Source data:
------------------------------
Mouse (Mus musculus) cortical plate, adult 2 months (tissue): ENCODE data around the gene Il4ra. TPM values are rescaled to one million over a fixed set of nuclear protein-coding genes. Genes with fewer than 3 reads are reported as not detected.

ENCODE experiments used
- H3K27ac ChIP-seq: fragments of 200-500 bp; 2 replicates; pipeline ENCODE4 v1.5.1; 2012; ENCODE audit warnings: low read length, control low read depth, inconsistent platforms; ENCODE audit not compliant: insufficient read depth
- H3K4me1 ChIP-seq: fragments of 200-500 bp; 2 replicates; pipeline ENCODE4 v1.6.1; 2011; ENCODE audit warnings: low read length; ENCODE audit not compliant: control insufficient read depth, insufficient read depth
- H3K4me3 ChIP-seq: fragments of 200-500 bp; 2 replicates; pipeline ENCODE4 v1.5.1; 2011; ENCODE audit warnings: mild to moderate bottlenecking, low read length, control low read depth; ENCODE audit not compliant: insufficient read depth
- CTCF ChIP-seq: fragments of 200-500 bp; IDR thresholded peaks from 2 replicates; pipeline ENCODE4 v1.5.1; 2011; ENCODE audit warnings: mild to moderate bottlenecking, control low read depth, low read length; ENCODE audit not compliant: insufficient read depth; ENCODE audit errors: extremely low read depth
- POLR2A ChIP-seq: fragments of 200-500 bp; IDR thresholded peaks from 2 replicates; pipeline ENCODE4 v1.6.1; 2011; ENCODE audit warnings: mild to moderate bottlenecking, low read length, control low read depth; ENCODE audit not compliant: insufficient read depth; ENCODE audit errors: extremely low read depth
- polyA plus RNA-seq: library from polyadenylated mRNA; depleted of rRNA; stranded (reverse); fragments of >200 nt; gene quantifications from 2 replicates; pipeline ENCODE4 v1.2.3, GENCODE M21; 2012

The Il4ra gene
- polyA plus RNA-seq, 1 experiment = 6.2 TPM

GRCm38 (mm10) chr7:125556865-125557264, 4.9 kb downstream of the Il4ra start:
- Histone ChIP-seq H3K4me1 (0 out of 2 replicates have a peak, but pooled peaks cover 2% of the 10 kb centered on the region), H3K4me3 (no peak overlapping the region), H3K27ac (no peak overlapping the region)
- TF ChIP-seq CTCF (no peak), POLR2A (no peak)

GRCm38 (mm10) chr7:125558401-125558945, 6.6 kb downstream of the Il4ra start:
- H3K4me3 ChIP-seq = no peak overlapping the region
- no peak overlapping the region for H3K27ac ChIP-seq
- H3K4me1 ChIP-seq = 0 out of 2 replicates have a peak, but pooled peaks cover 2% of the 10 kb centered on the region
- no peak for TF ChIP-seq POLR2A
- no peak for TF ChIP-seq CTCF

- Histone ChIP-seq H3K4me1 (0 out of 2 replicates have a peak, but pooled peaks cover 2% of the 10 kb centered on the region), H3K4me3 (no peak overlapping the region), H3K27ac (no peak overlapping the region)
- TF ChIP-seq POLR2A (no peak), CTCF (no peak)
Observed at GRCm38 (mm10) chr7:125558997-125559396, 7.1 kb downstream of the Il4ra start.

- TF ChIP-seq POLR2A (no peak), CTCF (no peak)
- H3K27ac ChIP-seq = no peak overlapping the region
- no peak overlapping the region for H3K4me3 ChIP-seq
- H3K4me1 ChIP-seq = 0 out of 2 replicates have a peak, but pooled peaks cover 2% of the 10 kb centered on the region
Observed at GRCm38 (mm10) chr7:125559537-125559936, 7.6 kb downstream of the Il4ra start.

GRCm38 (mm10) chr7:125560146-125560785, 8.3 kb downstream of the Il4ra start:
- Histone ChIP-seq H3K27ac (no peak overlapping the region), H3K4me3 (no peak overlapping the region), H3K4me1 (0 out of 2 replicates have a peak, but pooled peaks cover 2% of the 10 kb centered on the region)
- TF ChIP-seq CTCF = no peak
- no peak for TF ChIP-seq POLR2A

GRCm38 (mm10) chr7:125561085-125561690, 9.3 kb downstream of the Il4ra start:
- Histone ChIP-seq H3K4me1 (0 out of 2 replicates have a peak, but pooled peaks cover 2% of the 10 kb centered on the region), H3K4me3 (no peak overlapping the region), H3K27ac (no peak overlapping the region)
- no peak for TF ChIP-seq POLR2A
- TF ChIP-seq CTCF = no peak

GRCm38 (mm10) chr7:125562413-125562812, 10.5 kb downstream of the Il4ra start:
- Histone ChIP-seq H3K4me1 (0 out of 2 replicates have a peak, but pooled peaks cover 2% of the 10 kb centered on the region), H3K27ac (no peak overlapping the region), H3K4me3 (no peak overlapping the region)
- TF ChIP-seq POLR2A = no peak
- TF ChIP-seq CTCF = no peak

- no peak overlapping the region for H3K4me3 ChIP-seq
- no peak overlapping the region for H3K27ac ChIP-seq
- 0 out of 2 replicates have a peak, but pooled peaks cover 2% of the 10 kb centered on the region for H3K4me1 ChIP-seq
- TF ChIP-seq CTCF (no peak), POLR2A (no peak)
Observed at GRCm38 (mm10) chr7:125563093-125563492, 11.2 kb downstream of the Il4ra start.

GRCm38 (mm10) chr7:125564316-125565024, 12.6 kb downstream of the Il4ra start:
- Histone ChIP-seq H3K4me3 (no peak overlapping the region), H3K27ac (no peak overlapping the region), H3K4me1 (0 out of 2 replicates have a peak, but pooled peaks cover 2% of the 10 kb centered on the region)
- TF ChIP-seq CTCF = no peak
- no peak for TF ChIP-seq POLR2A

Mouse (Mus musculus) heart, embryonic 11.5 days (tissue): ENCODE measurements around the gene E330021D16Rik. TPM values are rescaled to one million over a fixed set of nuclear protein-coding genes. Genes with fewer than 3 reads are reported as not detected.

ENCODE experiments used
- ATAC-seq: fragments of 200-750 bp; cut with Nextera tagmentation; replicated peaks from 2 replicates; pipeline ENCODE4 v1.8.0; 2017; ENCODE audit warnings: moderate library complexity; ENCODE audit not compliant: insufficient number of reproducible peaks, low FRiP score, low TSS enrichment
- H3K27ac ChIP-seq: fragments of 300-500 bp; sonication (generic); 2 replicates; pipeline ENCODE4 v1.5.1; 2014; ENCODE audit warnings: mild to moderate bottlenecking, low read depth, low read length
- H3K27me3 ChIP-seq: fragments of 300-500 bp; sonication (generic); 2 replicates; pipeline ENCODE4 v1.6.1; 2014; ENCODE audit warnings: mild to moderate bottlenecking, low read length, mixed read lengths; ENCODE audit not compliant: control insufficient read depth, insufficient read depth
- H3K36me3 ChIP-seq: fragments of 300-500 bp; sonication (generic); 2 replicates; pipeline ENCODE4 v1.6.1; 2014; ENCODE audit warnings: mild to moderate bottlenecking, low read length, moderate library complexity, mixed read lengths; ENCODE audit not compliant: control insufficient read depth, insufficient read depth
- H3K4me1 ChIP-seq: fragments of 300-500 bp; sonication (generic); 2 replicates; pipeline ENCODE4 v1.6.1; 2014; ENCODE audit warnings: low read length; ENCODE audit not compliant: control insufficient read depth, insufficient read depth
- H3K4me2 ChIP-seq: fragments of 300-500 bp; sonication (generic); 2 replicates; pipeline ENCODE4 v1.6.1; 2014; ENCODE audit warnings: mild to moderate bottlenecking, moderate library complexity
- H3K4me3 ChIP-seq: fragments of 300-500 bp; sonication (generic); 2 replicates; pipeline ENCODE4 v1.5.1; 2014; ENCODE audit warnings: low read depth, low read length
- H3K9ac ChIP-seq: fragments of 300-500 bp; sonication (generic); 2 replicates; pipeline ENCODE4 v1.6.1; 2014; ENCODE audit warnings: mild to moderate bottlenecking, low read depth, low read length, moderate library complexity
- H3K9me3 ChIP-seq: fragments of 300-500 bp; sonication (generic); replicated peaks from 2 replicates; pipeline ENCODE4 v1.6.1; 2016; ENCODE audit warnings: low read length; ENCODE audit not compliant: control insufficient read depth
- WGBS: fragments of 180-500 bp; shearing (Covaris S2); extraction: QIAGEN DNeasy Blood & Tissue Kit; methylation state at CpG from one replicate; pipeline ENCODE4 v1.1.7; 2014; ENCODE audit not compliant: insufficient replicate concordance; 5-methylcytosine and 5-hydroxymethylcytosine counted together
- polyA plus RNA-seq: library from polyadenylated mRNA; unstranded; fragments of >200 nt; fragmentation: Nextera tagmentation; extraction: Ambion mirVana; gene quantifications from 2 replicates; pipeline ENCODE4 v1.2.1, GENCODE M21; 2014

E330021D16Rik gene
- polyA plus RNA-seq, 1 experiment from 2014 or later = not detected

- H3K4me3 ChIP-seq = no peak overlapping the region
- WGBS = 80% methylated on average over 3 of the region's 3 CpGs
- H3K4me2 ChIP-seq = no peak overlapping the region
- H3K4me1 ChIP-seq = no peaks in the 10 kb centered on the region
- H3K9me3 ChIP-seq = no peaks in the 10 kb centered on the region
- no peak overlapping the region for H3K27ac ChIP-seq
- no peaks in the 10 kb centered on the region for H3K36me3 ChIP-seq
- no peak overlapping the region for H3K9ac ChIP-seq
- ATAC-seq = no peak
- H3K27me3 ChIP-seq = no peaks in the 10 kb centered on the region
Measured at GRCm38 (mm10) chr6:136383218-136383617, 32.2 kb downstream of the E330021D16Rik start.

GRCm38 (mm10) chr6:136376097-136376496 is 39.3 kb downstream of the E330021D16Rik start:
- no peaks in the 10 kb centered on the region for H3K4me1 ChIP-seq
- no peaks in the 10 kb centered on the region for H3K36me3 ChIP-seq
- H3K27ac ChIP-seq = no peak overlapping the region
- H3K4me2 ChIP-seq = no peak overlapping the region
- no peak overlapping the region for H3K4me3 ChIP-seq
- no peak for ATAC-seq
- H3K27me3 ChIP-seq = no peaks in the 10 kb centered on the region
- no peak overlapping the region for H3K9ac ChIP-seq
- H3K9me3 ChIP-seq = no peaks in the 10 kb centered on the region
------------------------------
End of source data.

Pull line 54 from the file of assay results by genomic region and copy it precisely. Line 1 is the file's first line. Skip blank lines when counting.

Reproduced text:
- H3K36me3 ChIP-seq: fragments of 300-500 bp; sonication (generic); 2 replicates; pipeline ENCODE4 v1.6.1; 2014; ENCODE audit warnings: mild to moderate bottlenecking, low read length, moderate library complexity, mixed read lengths; ENCODE audit not compliant: control insufficient read depth, insufficient read depth